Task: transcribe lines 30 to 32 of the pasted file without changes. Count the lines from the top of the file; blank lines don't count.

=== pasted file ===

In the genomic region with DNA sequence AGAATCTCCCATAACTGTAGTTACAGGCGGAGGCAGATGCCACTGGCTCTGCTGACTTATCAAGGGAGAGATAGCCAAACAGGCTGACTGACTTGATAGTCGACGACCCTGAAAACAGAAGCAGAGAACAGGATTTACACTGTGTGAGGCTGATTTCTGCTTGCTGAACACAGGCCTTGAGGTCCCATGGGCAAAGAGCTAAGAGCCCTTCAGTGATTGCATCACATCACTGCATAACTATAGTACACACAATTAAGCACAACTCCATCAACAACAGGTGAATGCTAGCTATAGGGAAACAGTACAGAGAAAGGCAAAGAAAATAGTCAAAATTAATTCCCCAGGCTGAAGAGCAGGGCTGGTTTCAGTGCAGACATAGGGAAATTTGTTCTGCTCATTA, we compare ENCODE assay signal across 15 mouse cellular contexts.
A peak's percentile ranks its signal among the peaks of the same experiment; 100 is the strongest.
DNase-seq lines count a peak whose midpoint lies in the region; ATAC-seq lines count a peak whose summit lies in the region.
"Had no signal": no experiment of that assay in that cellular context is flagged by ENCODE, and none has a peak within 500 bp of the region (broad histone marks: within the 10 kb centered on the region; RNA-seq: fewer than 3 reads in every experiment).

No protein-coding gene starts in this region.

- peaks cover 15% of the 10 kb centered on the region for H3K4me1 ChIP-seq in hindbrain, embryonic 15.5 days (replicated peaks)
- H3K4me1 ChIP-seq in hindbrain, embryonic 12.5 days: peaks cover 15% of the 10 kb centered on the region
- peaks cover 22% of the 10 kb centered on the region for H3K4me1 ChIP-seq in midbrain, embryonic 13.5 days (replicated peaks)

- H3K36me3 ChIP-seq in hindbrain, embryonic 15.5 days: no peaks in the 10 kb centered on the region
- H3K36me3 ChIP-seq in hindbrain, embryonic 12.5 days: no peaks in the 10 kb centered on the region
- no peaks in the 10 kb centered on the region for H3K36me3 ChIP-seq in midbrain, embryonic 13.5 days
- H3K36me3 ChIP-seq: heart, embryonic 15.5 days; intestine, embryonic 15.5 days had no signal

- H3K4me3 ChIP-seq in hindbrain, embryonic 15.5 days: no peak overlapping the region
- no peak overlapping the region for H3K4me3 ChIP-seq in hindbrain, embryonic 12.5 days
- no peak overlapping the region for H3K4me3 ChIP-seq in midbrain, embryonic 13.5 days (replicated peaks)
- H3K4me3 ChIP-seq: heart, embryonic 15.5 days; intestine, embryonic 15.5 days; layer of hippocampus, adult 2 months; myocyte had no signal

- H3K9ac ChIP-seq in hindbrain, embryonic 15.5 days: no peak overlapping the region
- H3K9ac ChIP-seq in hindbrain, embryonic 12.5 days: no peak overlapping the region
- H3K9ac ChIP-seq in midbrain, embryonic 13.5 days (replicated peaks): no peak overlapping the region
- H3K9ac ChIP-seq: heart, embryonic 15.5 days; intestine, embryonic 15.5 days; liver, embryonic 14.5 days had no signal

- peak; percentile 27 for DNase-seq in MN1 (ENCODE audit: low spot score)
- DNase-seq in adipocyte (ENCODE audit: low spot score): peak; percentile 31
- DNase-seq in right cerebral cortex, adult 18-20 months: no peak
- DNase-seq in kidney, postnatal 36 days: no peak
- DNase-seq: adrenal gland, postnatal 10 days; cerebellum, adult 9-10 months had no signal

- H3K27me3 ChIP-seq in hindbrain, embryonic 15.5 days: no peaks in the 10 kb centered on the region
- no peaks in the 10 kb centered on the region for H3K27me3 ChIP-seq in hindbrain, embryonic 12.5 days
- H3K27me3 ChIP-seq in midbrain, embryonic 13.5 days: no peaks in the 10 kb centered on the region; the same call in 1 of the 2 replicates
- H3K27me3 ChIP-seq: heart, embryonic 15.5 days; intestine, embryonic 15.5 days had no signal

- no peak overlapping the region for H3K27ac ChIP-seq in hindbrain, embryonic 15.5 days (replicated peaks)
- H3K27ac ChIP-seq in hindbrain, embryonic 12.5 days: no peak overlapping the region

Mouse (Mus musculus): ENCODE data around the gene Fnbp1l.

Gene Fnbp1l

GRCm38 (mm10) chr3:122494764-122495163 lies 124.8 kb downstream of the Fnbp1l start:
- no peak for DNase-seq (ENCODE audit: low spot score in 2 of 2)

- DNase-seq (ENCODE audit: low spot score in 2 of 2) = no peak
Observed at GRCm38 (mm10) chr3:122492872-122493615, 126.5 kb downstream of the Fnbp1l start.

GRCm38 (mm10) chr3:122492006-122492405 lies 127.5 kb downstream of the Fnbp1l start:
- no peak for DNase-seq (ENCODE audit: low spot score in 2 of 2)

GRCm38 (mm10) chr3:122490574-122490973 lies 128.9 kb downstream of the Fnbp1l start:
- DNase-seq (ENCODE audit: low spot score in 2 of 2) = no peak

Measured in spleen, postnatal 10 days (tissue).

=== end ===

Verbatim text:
- no peak overlapping the region for H3K27ac ChIP-seq in hindbrain, embryonic 15.5 days (replicated peaks)
- H3K27ac ChIP-seq in hindbrain, embryonic 12.5 days: no peak overlapping the region

Mouse (Mus musculus): ENCODE data around the gene Fnbp1l.